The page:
Lex mercatoria also known as the Law Merchant [Es: ley mercante or  ley del comerciante] (international commercial law) = originally referred to the body of commercial (trade) law used by the merchants during the European medieval times. The original Law Merchant has been developed by merchant courts resolving disputes between merchants resulting into a privately produced, adjudicated and enforced body of law that governed every aspect of the commercial transactions around Europe. It has evolved into a system of customs and best practices, functioning as the international law of commerce. The modern Law Merchant is subject to conflicting views, some arguing that it is too vague and general to provide meaningful guidance to involved parties.

The most famous collection of published rules and principles of the lex mercatoria are the 15th century Catalonian compilation known as The Consulate of the Sea and the Llittle Red Book of Bristol from the 13th century that also contains the famous Incipit lex mercatoria, que, quando, ubi, inter quos et de quibus sit. A modern and more familiar expression of lex mercatoria can be found in the Disney film series Pirates of the Caribbean, where the ‘Code of Brethren’ is repeatedly invoked – the Pirates’ Code – which represented a set of principles and rules enforced by the pirates, governing the behaviour among pirates.

Lex mercatoria has different meanings:

  1. an autonomous legal system (ordre juridique), spontaneously created by the parties involved in international economic relations, existing independently of the national legal systems;
  2. a set of rules meant to solve a dispute, acting as an alternative to national law;
  3. gradual consolidation of international commercial practice that could be used only in addition to the national law and not instead of the national law applicable to the contract.

The legal doctrine has determined that lex mercatoria is based on two categories of principles:

  1. those that refer to the loyalty in international trade contracts such as estoppels, contra preferentum, good faith, obligation of cooperation and so on and
  2. those referring to the efficiency of the international trade contracts such as pacta sunt servanda, renegotiation in case of hardship and so on.

Lex mercatoria is functioning independently of the legal system if the performance of the contract is voluntary and there are no misunderstandings between the parties. In case of disputes, the law merchant can be applied only with the intervention of the state: the choice of lex mercatoria as the applicable law to the contract is allowed by the state according to the principles of the autonomy of the will and freedom of contract.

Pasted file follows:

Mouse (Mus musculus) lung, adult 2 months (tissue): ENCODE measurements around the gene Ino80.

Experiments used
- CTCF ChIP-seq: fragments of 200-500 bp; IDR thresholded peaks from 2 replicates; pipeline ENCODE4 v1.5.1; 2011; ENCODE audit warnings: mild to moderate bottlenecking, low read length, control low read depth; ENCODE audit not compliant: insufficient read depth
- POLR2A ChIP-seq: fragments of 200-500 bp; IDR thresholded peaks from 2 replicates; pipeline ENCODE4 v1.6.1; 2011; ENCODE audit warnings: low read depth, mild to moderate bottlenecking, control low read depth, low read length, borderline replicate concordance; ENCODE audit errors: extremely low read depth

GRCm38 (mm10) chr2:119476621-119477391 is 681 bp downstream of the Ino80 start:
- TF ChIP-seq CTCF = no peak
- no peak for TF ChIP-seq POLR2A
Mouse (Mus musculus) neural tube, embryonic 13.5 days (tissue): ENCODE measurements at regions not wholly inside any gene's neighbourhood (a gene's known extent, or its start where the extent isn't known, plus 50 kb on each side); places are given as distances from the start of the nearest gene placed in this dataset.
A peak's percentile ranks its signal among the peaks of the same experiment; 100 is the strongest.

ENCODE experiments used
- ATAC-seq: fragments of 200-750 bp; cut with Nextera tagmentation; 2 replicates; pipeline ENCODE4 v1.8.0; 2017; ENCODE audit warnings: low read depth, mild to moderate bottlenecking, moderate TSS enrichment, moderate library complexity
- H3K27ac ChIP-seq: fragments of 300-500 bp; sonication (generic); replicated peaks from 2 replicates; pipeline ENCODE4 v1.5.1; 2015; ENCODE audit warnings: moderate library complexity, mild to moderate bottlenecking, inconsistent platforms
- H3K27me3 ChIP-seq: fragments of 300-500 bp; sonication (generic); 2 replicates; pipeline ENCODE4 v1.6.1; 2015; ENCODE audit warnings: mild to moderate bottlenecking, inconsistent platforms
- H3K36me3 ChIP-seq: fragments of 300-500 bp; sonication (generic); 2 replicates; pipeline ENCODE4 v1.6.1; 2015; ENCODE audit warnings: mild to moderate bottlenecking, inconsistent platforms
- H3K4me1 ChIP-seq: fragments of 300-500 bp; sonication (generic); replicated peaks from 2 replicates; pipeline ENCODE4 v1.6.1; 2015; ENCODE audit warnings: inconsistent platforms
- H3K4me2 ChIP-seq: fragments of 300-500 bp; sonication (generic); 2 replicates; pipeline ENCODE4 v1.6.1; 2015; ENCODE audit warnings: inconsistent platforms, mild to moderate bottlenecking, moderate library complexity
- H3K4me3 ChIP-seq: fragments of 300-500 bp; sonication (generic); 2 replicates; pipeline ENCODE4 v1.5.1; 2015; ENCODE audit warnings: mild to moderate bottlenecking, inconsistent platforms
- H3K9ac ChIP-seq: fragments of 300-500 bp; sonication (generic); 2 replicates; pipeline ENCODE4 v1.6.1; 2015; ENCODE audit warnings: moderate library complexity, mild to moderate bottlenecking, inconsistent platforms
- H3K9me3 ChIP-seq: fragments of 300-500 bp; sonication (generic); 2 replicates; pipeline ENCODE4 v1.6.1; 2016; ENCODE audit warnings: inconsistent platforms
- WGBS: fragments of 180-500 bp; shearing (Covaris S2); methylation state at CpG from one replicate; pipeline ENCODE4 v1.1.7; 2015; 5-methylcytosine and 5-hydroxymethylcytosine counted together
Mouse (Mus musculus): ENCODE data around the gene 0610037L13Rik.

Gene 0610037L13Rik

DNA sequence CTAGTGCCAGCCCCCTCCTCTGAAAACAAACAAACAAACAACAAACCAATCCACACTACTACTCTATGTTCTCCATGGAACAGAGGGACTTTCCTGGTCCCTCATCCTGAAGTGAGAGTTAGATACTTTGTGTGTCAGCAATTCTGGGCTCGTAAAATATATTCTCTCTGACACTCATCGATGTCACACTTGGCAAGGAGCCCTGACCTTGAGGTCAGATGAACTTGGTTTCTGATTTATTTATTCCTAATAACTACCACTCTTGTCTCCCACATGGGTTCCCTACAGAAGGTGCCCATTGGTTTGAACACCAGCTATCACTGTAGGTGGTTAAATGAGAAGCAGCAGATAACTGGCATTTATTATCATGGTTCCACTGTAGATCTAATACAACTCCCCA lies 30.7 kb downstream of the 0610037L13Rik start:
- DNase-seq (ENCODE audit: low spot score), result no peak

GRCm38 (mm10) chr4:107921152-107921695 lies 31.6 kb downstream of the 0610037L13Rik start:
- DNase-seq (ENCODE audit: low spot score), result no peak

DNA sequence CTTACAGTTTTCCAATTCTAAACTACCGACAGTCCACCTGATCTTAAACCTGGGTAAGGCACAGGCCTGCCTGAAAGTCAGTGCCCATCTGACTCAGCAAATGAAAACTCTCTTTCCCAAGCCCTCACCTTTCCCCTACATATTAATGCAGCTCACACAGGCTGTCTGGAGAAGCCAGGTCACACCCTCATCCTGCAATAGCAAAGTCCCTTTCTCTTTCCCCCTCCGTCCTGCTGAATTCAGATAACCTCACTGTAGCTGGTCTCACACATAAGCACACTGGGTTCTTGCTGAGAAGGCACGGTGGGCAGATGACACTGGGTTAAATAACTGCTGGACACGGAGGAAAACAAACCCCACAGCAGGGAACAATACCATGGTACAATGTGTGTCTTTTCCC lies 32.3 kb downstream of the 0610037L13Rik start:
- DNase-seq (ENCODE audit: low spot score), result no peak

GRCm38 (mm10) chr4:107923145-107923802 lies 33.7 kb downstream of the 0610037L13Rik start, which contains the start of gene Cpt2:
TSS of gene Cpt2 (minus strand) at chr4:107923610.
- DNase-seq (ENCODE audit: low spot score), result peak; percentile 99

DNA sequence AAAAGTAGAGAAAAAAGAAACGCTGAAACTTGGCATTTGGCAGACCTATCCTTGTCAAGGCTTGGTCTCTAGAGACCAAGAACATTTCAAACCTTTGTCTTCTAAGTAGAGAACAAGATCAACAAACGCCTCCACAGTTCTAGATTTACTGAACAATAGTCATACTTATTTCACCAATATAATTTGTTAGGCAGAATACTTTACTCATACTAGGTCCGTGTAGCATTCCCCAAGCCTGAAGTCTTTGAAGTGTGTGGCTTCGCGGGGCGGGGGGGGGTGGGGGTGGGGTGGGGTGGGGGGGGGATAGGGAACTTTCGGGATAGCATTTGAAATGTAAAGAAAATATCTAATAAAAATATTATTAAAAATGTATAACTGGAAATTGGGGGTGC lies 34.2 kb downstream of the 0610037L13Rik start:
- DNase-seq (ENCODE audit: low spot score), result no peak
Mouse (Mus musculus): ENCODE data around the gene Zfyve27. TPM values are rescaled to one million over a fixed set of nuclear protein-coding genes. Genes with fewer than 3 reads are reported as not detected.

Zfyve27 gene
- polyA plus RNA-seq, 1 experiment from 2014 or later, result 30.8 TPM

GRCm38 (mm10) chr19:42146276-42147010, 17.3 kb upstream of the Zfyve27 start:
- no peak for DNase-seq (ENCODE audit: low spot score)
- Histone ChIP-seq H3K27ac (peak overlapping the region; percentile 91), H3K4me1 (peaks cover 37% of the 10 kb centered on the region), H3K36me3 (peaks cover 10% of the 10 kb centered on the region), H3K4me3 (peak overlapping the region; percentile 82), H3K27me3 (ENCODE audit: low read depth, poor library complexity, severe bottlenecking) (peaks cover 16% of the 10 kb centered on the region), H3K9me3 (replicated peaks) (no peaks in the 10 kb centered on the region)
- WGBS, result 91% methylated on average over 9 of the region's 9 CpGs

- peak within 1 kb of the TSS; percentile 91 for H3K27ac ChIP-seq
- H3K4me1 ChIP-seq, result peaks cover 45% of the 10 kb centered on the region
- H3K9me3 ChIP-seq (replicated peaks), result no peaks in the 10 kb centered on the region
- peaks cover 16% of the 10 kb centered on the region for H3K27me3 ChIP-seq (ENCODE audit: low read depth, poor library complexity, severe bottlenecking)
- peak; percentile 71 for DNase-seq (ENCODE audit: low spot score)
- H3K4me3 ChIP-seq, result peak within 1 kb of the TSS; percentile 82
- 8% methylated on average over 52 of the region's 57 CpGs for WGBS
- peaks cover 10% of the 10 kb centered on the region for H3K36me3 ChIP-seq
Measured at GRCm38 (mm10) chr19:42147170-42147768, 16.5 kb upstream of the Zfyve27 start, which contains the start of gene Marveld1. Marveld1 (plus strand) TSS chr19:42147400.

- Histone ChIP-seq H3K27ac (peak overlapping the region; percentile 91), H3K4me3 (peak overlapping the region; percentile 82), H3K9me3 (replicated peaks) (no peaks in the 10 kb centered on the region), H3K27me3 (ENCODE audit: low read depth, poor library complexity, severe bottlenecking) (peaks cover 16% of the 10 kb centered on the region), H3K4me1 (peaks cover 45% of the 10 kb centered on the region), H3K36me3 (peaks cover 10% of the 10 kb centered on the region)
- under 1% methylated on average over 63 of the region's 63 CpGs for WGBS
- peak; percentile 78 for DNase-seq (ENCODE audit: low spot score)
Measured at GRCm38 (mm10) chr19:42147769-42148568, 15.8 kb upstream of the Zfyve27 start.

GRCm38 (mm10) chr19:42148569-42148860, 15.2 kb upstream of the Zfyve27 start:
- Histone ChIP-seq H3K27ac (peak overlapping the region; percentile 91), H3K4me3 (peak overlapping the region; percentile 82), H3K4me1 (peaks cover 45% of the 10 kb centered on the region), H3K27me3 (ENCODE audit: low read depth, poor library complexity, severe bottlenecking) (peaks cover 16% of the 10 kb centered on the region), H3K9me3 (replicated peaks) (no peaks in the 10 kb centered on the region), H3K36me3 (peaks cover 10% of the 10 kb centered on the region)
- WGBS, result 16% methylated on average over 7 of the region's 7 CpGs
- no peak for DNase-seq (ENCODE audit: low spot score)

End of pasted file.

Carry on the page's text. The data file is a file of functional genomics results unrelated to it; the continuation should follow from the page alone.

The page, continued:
Useful links:

Legislation - UNIDROID Principles [English]


Case Law – Arbitration Court, Romania, Judgment no. 251/2005, case no. 324/2004 [Romanian] Cour de cassation, France, Case no. 83-11.355, Société Pabalk Ticaret Limited Sirketi v Société Norsolor, October 1984 [English] - Lickbarrow v Mason ((1788), 2 T. R. 63 and (1794) 5 TR 683) - Examples of arbitral awards regarding the application of Lex Mercatoria



Tuleașcă L., Dreptul Comerțului Internațional. Tranzacții Comerciale Internaționale, ed. Universul Juridic, București, 2017 [Romanian]

Ungureanu C.T., Dreptul comerțului internațional, Ed. Hamangiu, București, 2018 [Romanian]


Online Publications

Baron G., Do the UNIDROIT Principles of International Contracts Form a New Lex Mercatoria? In Arbitration International, Vol. 15, no. 2, 1999, retrieved from [English]

Berger K.P., The Concept of the Creeping Codification of Transnational Commercial Law, retrieved from [English]

Berger K.P., The Lex Mercatoria (Old and New) and the TransLex-Principles, retrieved from [English]

Gaillard E., Transnational Law: a Legal System or a Method of Decision Making? in Arbitration International, Vol. 17, no. 1, 2001 retrieved from  [English]

Lando O., The Lex Mercatoria in International Commercial Arbitration, in International and Comparative Law Quarterly, Vol. 34, Issue 04, October 1985 retrieved from [English]

Stephen E.S., The Law Merchant and the Fair Court of St.  Ives, 1270-1324, Harvard University, Cambridge Massachusetts, 2002, retrieved from [English]

Ungureanu C.T., Lex Mercatoria in International Trade Contracts, in Analele Științifice ale Universității „Alexandru Ioan Cuza” Iasi, Tomul LXII, Științe Juridice, nr. I, 2016, retrieved from [Romanian]


Practical use

European Commission, Green paper on the conversion of the Rome Convention of 1980 on the law applicable to contractual obligations into a Community instrument and its modernization /* COM/2002/0654 final */   [English]

Lex Mercatoria Online - [English]


by Andreea Serban